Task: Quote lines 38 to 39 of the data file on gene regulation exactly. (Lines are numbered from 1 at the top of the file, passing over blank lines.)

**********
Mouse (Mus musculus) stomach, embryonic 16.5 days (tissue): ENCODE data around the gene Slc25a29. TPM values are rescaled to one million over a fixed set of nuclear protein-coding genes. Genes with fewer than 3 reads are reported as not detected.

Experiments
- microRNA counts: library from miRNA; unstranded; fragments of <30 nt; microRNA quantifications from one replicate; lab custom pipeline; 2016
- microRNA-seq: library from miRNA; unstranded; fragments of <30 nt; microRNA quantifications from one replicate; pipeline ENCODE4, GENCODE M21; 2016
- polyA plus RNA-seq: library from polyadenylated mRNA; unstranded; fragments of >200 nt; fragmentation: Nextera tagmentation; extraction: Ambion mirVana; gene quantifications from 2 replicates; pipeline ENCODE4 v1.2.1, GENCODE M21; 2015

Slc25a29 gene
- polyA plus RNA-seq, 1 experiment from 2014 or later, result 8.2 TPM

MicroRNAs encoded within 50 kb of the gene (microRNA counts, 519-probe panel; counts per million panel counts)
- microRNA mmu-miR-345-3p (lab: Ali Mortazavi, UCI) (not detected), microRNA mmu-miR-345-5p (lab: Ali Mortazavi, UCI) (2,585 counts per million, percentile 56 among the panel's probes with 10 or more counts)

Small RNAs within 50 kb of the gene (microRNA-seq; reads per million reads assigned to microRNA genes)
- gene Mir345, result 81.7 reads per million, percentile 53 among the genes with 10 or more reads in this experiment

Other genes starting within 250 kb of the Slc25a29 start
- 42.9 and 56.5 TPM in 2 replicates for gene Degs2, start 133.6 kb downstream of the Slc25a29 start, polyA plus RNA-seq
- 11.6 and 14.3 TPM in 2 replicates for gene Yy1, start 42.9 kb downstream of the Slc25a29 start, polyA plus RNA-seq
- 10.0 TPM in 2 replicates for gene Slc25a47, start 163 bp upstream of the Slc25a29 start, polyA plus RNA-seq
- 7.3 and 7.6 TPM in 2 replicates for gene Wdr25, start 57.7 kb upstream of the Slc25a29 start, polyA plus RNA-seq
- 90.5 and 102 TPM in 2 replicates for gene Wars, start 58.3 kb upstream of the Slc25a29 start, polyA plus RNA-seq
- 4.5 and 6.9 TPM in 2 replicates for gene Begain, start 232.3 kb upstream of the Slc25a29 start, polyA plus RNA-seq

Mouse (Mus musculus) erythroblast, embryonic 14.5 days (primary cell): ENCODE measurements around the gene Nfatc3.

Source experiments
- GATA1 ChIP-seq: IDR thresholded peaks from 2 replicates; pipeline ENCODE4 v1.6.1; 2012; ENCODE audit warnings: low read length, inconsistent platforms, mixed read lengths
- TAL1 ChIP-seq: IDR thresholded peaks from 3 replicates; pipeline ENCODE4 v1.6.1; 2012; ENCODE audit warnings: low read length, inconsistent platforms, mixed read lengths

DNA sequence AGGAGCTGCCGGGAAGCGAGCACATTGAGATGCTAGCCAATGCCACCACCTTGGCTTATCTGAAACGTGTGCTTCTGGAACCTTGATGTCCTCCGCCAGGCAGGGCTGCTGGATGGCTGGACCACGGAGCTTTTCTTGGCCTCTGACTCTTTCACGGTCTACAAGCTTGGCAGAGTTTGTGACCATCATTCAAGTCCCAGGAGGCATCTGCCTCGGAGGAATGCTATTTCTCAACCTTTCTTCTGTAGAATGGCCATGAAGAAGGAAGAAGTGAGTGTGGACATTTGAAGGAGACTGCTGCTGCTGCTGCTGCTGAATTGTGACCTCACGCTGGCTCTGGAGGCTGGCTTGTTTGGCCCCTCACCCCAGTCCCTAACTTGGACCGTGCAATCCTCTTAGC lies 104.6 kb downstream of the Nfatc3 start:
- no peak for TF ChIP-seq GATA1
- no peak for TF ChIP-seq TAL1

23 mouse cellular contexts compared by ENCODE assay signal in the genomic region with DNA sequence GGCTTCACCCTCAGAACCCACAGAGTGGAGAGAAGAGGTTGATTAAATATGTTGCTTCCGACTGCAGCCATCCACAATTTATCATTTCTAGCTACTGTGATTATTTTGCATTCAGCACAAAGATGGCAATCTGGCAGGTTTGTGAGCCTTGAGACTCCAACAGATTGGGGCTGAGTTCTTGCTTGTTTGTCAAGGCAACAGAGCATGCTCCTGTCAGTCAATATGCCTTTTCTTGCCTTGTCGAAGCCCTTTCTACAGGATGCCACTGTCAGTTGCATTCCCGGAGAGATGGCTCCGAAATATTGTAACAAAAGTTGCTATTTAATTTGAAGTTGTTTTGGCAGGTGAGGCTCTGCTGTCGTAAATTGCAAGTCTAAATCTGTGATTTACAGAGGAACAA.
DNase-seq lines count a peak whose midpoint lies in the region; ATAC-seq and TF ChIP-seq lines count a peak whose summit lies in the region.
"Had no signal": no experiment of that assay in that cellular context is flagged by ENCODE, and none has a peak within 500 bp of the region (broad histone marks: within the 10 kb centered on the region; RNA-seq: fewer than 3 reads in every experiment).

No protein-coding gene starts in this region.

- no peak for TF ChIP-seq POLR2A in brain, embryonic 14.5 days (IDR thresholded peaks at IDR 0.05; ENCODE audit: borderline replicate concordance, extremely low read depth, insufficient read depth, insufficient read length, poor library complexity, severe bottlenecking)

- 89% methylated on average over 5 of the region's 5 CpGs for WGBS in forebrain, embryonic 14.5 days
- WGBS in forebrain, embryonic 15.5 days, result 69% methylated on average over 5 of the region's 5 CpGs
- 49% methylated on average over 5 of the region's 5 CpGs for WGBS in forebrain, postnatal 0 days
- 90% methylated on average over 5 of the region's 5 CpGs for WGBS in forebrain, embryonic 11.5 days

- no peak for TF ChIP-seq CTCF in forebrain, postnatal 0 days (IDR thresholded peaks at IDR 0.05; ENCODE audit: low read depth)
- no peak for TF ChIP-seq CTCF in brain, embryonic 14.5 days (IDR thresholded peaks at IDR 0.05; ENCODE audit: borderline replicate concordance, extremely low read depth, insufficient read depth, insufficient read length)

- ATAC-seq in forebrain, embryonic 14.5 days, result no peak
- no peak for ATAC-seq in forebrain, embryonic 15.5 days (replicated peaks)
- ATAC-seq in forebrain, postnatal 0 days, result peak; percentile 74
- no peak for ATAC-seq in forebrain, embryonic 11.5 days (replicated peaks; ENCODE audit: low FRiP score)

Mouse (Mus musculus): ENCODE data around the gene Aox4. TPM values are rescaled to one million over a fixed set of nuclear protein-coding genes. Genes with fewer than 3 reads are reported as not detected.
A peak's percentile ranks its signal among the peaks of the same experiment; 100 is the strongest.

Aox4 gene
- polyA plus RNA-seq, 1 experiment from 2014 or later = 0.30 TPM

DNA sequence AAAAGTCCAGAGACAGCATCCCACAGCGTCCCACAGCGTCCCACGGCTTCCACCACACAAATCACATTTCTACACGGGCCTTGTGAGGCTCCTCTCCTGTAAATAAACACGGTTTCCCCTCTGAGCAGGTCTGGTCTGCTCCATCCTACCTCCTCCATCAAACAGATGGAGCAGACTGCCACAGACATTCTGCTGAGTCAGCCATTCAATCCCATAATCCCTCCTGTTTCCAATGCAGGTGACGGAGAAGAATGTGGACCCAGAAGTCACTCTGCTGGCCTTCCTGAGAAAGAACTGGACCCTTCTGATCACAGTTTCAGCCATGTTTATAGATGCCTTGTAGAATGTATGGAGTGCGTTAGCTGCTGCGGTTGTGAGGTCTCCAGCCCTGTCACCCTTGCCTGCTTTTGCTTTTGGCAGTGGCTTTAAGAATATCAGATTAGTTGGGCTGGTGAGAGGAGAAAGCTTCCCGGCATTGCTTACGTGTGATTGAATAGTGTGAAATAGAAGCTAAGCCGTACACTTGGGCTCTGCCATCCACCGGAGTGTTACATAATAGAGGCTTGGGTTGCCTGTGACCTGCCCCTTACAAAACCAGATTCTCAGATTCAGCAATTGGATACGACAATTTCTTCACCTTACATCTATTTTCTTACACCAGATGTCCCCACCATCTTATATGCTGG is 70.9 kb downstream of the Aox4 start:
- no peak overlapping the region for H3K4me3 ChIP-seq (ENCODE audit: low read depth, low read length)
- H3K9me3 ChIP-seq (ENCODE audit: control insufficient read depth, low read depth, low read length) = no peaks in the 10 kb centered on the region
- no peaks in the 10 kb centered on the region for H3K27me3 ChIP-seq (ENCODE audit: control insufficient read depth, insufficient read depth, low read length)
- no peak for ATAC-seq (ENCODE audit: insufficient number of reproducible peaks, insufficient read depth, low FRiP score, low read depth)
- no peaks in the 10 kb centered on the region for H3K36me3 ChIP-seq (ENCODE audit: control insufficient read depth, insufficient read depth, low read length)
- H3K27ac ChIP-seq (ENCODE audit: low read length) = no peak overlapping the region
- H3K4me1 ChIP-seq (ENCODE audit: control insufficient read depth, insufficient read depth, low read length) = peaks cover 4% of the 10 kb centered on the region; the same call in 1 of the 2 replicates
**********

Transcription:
- no peak for ATAC-seq in forebrain, embryonic 15.5 days (replicated peaks)
- ATAC-seq in forebrain, postnatal 0 days, result peak; percentile 74